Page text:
If there is any doubt about the diagnosis, the curetted specimen can be sent for pathology.
Philip Bekhor
Melbourne, Victoria, Australia

Posted By: Alex - Wed Mar 28, 2012 - Comments (9)
Category: Health, Medicine, Surgery, Skin and Skin Conditions

Bad Hair Job Corrected!

Worst Hair Transplant Result - Repair Using FUE & BHT
Uploaded by dermhairclinic. - Explore lifestyle, fashion, and DIY videos.

Dr. Umar will happily transplant your beard to your head. Ladies--you don't want to know what your options are!

Posted By: Paul - Fri Jan 21, 2011 - Comments (5)
Category: Medicine, Surgery, Hair and Hairstyling

Latitude Zero

This campy spectacular was long unavailable in the USA. I watched it last night and can report that it is full of prime-grade weirdness. If you have ever wanted to see Caesar Romero transplant a woman's brain into the body of a winged lion, now is your chance!

Posted By: Paul - Tue Jun 29, 2010 - Comments (2)
Category: Animals, Cryptozoology, Geography and Maps, Movies, Oceans and Maritime Pursuits, Paranormal, Surgery, Science Fiction, 1960s, Asia, Weapons

The Woman Who Swallowed a Fork

All the blogs have been posting the x-rays of the Chinese man who swallowed a pair of scissors. He was using them to clean his teeth. But here at Weird Universe we don't like doing what everyone else is doing. So instead, I present you with a similar case, from 1919, of an Irish woman who swallowed a fork, reported in the Proceedings of the Royal Society of Medicine:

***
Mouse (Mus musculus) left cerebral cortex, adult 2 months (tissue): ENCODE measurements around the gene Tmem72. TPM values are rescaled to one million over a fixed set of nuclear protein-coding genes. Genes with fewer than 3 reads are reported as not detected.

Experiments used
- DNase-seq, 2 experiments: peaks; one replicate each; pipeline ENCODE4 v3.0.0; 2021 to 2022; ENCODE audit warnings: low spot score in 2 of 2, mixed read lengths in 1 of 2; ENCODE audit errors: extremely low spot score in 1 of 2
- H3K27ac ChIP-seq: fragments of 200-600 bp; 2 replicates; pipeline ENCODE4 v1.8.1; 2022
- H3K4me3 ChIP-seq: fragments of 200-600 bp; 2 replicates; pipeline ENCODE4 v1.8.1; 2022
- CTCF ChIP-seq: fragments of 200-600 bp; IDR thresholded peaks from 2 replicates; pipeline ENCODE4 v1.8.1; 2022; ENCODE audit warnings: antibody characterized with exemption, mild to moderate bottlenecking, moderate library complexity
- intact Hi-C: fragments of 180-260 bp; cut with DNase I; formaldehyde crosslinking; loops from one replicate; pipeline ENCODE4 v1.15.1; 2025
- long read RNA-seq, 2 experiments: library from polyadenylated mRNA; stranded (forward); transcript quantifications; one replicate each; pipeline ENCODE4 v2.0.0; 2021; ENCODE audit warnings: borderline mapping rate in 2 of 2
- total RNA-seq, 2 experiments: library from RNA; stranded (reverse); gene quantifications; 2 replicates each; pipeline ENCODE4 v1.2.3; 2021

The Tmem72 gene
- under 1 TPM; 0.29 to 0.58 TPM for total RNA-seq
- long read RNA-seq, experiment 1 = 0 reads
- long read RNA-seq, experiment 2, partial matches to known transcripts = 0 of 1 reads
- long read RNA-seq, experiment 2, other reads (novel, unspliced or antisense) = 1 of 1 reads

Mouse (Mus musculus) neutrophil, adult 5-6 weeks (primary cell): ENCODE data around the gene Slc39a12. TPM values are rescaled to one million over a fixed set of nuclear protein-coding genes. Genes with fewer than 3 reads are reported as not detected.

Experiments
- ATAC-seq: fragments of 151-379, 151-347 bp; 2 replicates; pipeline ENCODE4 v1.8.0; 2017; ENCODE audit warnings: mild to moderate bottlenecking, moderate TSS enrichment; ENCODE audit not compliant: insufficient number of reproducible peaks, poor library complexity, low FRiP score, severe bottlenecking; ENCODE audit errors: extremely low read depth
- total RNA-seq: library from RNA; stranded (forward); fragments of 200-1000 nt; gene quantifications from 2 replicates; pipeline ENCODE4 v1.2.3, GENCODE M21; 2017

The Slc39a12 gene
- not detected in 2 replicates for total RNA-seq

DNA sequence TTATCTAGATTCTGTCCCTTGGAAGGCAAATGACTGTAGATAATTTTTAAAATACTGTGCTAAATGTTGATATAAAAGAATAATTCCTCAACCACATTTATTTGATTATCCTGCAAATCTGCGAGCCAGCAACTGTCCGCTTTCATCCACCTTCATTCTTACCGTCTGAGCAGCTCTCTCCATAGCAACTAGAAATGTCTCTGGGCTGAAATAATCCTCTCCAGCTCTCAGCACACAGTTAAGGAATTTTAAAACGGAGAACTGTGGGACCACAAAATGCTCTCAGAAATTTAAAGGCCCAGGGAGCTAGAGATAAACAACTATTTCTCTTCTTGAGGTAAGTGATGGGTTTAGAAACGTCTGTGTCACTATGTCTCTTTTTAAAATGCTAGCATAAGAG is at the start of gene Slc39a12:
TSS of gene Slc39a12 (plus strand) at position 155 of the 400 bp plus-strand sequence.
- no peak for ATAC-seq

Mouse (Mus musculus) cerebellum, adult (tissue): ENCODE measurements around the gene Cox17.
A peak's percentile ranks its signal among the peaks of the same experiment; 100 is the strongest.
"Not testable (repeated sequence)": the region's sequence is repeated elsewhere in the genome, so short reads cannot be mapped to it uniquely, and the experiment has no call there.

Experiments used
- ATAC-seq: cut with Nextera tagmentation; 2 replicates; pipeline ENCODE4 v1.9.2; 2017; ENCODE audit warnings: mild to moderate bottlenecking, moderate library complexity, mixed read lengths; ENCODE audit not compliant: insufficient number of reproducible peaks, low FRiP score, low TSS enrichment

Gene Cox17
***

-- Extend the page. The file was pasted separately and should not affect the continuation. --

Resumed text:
This Irish girl, a domestic servant, aged 25, had been in England only a week when this happened, last Christmas Day. She had recently lost most of her upper teeth, and had not yet had a plate put in, so her powers of mastication were very poor. After eating a portion of giblets she was seized with a violent feeling of indigestion and she vomited, and the undigested portion came up and stuck in her throat, leading to some dyspnoea. She therefore hastily seized the nearest object, which was this fork, and, holding it by the prongs, she pushed the handle behind her tongue and down her throat. She succeeded in moving the piece of meat and withdrew the fork, but as she felt it was still sticking in her gullet, she proceeded to try the same moneouvre a second time, and this time she got the fork, according to her own description, a long way down. Then, to her surprise, the handle of the fork was seized by an "unseen power" -- probably the constrictor muscles -- and having only a slimy hold on the fork, she lost grip of it and it went down. She went to the hospital on Christmas afternoon, where her story was received with diffidence.